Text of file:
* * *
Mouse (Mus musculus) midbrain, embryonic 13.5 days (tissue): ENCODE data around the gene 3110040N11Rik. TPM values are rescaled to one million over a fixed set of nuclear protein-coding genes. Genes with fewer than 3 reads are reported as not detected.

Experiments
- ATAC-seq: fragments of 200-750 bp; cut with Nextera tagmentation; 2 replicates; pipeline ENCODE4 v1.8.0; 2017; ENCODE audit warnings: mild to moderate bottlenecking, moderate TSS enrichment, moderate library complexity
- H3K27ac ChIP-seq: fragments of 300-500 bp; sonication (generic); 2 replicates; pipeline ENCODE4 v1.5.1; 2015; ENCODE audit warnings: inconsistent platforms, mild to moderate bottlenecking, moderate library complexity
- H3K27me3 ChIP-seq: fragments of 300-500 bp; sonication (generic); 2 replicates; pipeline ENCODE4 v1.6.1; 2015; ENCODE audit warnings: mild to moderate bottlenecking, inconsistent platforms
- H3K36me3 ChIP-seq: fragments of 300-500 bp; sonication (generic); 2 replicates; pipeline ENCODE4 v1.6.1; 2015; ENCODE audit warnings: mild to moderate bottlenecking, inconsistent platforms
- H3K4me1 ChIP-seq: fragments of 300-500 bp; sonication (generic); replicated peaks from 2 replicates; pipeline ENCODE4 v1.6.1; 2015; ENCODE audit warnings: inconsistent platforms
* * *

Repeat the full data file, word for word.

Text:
Mouse (Mus musculus) midbrain, embryonic 13.5 days (tissue): ENCODE data around the gene 3110040N11Rik. TPM values are rescaled to one million over a fixed set of nuclear protein-coding genes. Genes with fewer than 3 reads are reported as not detected.

Experiments
- ATAC-seq: fragments of 200-750 bp; cut with Nextera tagmentation; 2 replicates; pipeline ENCODE4 v1.8.0; 2017; ENCODE audit warnings: mild to moderate bottlenecking, moderate TSS enrichment, moderate library complexity
- H3K27ac ChIP-seq: fragments of 300-500 bp; sonication (generic); 2 replicates; pipeline ENCODE4 v1.5.1; 2015; ENCODE audit warnings: inconsistent platforms, mild to moderate bottlenecking, moderate library complexity
- H3K27me3 ChIP-seq: fragments of 300-500 bp; sonication (generic); 2 replicates; pipeline ENCODE4 v1.6.1; 2015; ENCODE audit warnings: mild to moderate bottlenecking, inconsistent platforms
- H3K36me3 ChIP-seq: fragments of 300-500 bp; sonication (generic); 2 replicates; pipeline ENCODE4 v1.6.1; 2015; ENCODE audit warnings: mild to moderate bottlenecking, inconsistent platforms
- H3K4me1 ChIP-seq: fragments of 300-500 bp; sonication (generic); replicated peaks from 2 replicates; pipeline ENCODE4 v1.6.1; 2015; ENCODE audit warnings: inconsistent platforms